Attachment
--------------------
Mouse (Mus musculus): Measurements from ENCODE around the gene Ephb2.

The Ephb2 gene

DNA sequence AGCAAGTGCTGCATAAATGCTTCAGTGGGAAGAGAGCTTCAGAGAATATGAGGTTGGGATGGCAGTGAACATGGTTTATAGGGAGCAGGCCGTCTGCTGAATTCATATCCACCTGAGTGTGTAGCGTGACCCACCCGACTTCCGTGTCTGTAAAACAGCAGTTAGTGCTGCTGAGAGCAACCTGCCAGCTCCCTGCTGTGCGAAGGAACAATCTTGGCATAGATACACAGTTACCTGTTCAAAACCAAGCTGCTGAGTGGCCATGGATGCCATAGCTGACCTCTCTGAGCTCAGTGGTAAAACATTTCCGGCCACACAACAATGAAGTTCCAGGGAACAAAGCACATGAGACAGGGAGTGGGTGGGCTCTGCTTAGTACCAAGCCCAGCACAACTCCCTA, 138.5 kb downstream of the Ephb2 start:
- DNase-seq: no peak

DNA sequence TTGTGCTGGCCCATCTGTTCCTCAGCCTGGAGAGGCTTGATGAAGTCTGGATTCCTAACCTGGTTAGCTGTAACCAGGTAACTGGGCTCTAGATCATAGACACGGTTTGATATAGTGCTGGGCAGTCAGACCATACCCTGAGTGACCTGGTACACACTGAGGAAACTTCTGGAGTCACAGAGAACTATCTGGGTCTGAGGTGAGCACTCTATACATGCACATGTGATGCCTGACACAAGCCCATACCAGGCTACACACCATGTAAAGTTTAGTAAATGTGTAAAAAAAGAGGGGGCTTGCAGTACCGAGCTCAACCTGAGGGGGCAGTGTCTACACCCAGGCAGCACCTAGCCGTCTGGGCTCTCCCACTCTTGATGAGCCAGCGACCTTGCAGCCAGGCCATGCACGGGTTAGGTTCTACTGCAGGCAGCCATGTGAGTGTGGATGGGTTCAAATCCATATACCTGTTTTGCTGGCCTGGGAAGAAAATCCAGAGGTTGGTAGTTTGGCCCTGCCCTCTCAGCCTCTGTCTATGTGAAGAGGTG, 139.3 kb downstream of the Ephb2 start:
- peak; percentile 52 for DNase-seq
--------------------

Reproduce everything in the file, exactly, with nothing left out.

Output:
Mouse (Mus musculus): Measurements from ENCODE around the gene Ephb2.

The Ephb2 gene

DNA sequence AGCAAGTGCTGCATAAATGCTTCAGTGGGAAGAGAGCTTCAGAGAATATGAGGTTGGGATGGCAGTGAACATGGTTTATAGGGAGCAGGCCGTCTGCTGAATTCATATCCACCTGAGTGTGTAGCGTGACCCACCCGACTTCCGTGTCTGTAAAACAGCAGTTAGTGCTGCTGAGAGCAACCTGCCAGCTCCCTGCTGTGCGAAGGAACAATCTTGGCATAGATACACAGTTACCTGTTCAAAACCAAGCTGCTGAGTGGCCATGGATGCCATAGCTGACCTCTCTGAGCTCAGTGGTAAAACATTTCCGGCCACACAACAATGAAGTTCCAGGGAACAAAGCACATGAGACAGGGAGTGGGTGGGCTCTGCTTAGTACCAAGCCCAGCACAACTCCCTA, 138.5 kb downstream of the Ephb2 start:
- DNase-seq: no peak

DNA sequence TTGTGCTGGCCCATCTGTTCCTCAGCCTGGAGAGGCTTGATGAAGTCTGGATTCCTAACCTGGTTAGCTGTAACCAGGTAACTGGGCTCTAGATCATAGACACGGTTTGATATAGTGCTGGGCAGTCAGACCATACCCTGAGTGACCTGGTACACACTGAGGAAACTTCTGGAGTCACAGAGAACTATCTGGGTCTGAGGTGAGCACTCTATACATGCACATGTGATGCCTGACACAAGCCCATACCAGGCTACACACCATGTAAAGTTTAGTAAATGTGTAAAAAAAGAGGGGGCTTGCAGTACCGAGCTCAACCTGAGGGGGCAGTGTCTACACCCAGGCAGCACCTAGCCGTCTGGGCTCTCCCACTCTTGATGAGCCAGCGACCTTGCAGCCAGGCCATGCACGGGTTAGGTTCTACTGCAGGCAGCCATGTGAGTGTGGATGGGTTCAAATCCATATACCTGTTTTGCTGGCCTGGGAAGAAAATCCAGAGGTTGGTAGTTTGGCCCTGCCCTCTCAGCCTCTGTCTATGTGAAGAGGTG, 139.3 kb downstream of the Ephb2 start:
- peak; percentile 52 for DNase-seq